NEVE DEKALIM, Gaza Strip – For Miri Gubi, the death of her son Elkana in a friendly fire incident remains fresh three years after it happened. She built a shrine to him on her windowsill, just published a prayer book for the coming Passover (search) holiday in his memory and is so consumed with grief that she only rarely can summon the energy to visit his grave.
The thought that his body will have to be dug up, removed from the cemetery in the Gush Katif settlement bloc and reburied elsewhere when Israel pulls out of the Gaza Strip (search) this summer fills her with horror.
"This will never happen!" she said.
Of all the difficulties the government faces in removing the 8,500 settlers from their homes in Gaza, the planned relocation of the cemetery remains one of the most emotive and fragile issues, threatening to re-ignite relatives' grief and generate the sympathy of even Israelis who strongly support the pullout.
"Someone alive can scream and hold protests, someone dead can't do anything," said Eliezer Orbach, head of the local religious council.
Special teams of soldiers supervised by the army's rabbinical branch will move the graves, and some soldiers have begun participating in seminars to prepare them for the sensitive task, military officials said.
The army's top rabbi, Brig. Gen. Yisrael Weiss, has spoken with Israel's (search) chief rabbis about how the 48 graves in the 18-year-old cemetery, which is surrounded by a security fence, should be moved according to Jewish law, military officials said.
Asaf Shariv, spokesman for Israeli Prime Minister Ariel Sharon, said the government was less concerned about the cemetery than about the living residents of the settlements.
"There are going to be problems, we know, but not about the cemeteries," he said.
Officials say the cemetery relocation will be carried out in close consultation with the families. Relatives of those buried there as well as local officials say they have not received any notification about the fate of the graves, though some government officials say they have tried to contact the families but have been rebuffed.
"I don't know anything except what I read in the newspapers," said Orbach, who worried that any effort to dig up the bodies and rebury them would be made difficult by the sandy earth.
The issue is further complicated, Orbach said, because the government does not have the moral right to move the bodies without the families' permission. At the same time, the graves can't be left in Gaza after a pullout because of fears Palestinians would desecrate them, Orbach said, recalling that Palestinians sacked the holy site known as Joseph's Tomb in the West Bank city of Nablus in October 2000.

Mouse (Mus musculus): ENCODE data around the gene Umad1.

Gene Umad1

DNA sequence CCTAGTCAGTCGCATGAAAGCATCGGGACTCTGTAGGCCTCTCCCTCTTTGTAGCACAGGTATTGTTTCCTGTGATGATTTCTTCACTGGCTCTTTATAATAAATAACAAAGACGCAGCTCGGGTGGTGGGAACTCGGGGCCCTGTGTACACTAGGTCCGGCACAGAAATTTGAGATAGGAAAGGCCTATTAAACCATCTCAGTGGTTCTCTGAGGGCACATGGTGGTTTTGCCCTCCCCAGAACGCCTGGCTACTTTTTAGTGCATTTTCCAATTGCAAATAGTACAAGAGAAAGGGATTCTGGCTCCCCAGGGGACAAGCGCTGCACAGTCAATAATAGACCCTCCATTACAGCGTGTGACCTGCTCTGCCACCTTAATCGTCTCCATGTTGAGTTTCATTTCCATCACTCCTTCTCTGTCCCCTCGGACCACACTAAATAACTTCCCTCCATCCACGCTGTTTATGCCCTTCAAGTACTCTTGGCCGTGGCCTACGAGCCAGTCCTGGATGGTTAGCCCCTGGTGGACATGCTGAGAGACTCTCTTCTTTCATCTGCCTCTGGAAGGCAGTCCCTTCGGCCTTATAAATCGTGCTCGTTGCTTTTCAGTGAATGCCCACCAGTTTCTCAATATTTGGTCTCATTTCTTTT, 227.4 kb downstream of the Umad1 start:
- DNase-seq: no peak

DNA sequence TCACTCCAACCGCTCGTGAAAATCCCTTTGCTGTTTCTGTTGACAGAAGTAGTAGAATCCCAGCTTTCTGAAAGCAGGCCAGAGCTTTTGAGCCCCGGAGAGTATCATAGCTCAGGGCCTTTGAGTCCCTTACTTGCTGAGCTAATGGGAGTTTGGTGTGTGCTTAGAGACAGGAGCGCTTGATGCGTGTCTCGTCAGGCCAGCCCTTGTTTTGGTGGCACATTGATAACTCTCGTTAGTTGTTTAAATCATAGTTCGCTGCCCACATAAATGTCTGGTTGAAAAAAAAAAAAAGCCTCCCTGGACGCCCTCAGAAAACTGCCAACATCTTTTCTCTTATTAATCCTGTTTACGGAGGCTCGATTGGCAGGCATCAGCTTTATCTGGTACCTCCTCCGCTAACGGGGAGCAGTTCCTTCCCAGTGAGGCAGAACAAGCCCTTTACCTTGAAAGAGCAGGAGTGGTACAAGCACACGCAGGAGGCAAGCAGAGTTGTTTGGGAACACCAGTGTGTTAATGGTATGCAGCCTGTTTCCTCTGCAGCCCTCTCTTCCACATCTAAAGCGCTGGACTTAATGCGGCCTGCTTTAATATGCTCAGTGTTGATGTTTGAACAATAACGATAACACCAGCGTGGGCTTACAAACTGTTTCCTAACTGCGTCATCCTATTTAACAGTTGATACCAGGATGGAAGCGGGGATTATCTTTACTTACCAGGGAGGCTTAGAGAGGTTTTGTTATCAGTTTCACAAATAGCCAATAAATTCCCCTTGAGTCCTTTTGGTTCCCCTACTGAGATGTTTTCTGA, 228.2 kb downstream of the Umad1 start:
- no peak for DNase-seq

Shariv said the government would not move the bodies against the families' wishes.
"If a family will want to leave the grave in Gaza, it will stay," he said. "It's the family's decision."
Despite the complexities of moving the bodies, the government continues to allow people to be buried at the cemetery. The latest funeral took place at the end of last month.
Gubi, a 50-year-old nursery school teacher, refuses to believe her son will have to be reburied. She is still trying to deal with his death.
In March 2002, Elkana Gubi, 21, was driving along the road out of Gush Katif to head back to his army base after the Sabbath, when an army jeep in front of him came under fire from a nearby Palestinian house and drove off. Elkana Gubi and one of his brothers grabbed their rifles and ran to the spot where the shots originated, but found nothing.
The army jeep returned and mistaking the brothers for the shooters, gave chase and ran him over. He died on the spot.
The army gave him an award for bravery in chasing the shooters. Hundreds attended his funeral at the Gush Katif cemetery.
Gubi said she chose to bury him there because he loved the area.
A picture of her smiling son hangs on the wall of her living room. Underneath is written: "Killed on the Kissufim road by an army jeep. Buried in the sands of Gush Katif, according to his wishes."
On the windowsill is a small shrine that includes his military award, several pictures of him and his M-16 assault rifle encased in glass.
Gubi says she thinks about her son constantly. She rarely visits the cemetery, saying it and the place on the road where her son was killed are the two most painful spots in the world for her.
She was shocked when she heard his body was going to be moved under the Gaza withdrawal plan.
"The army ran him over and the chief rabbi buried him. Now they want to dig him up. This can't be," she said.
She called government officials in charge and demanded that they abandon the idea, she said. They promised her that the utmost care and dignity would be taken with her son's reburial, she said.
"I said, 'No thank you. Once is enough for me,"' she said.